Are we there yet? The classic question asked by kids when going on a long anticipated vacation. The closer they get the more they ask and then poof, the vacation is over and you’re heading back home with the souvenirs and the bills. That is pretty much like life—you can’t wait until you turn 21, then it’s 30 and 40 and then you start thinking about retirement and that first Social Security check and then you get there and you might say, is this all there is?
What happens on that life journey is up to you, but as long as you are alive and in good health there is another day, another year to do new things and maybe do over some old. In a few days it will be 2019; let’s get busy tackling those tasks we overlooked last year. Did you plan to save more money? Did you save any? If so don’t beat yourself up too bad, find a way to save more in the New Year. What are you spending money on? Are you eating out too often, perhaps buying stuff you already have at home but due to the clutter you can’t find it?
Does any of this sound familiar? Clean off those flat surfaces and breathe. You will feel much better. You know how we always start strong on the first of January. Don’t wait until then, do it now. Remember that plan you had to visit somewhere new each year? Now is the time to research where you want to go and how much it’s going to cost. Will you be celebrating a milestone birthday this year or an anniversary, how do you want to celebrate? Make a plan, put it on paper. What about that weight you’ve been wanting to lose? Make this the year that you find something that works. It may be cooking at home, cutting out sugar or getting in more steps. The bottom line is to take care of your health.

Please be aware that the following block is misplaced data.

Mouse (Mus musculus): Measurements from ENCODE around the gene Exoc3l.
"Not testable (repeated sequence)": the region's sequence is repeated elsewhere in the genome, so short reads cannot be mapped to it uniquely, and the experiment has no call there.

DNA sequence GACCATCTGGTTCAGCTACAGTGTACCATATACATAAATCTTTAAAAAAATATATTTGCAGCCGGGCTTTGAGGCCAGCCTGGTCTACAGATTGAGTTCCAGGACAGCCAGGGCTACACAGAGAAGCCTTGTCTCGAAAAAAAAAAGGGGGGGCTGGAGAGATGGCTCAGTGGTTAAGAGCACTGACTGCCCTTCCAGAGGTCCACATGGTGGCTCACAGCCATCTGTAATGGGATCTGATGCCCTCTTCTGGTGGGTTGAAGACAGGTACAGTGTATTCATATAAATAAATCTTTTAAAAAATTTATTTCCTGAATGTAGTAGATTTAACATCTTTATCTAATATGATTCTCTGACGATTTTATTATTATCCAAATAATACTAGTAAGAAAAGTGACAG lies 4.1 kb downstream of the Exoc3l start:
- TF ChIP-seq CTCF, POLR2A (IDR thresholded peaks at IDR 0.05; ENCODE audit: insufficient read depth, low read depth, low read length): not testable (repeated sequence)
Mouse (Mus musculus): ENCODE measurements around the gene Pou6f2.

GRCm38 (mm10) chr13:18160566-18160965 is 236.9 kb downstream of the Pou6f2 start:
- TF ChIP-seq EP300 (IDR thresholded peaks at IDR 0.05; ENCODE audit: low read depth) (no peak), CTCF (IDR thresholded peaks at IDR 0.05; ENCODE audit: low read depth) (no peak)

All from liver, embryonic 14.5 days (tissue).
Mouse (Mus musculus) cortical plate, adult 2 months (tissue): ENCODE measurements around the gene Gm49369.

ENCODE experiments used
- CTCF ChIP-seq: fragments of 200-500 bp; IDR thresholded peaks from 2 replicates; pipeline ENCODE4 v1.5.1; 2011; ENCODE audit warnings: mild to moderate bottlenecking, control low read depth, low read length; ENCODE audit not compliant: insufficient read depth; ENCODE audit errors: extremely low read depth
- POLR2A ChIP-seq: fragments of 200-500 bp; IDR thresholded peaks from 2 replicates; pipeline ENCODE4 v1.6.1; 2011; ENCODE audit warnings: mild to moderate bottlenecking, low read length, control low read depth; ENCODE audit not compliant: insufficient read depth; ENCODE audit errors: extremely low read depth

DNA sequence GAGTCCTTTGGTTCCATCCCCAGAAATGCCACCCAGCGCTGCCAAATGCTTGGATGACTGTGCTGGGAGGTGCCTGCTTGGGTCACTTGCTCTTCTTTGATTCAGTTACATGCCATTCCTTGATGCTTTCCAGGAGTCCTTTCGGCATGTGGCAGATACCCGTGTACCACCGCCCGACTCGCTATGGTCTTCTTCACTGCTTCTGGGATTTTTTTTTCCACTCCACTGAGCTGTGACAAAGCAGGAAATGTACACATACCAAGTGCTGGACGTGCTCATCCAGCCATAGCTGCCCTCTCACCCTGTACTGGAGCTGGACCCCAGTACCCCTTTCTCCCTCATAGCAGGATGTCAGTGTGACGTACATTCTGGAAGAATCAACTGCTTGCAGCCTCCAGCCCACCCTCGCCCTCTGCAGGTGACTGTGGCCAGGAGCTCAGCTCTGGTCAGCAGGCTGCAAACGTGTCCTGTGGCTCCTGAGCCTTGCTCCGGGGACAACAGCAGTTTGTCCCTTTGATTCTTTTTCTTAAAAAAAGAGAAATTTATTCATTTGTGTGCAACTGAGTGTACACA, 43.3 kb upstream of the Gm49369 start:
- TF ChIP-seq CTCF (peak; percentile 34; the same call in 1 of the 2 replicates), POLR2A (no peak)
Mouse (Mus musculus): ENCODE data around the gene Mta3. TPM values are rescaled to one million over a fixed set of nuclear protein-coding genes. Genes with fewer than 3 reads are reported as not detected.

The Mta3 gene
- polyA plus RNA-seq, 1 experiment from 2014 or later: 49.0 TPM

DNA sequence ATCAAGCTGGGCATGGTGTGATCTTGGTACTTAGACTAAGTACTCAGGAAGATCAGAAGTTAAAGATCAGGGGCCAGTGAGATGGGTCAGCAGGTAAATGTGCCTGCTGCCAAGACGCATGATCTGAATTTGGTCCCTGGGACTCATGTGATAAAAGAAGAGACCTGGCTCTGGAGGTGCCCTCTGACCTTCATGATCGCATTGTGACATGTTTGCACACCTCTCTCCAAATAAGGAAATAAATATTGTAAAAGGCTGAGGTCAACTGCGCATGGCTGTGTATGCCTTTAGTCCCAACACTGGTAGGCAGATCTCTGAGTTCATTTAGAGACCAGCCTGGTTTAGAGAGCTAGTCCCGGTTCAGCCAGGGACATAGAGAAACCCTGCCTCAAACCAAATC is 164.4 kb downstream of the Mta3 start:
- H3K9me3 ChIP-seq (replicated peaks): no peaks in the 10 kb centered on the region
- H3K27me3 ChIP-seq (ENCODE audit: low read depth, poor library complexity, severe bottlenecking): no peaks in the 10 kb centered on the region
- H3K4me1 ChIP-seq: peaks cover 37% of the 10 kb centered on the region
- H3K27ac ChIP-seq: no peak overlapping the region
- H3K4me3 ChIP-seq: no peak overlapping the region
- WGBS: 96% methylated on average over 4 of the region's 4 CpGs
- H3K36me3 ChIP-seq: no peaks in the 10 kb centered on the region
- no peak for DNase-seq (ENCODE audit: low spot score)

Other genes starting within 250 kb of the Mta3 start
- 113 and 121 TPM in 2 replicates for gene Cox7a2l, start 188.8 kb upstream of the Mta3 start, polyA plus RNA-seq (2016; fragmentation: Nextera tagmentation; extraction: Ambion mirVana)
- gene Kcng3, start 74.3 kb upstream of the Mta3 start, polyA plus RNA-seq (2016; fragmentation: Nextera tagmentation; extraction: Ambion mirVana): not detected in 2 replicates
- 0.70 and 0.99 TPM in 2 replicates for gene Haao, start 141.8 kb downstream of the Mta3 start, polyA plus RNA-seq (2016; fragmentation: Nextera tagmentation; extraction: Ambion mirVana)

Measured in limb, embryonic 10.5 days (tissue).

This year I suffered a second episode of breast cancer after being a 29-year breast cancer survivor. I was shocked and saddened. But as my friend Les Brown, the author and motivational speaker says, if you fall down fall on your back, if you can look up you can get up. I’m back on my feet and making plans for the rest of my life.
Ladies and gents don’t forget those annual checkups. Early detection is the key to surviving what can be a life-threatening illness. Take your prescriptions, drink more water and get more rest. Open your mail; don’t let things get out of hand. So many issues can be solved when they are handled early. In short, dedicate your life to you. The “adult kids” and grandkids can take care of themselves or at least they should be if you raised them right. We’re almost there, 2019. Time to get started on you.
(Requests for event coverage by Debbie Norrell should be sent to firstname.lastname@example.org with “request for coverage” in the subject line.)
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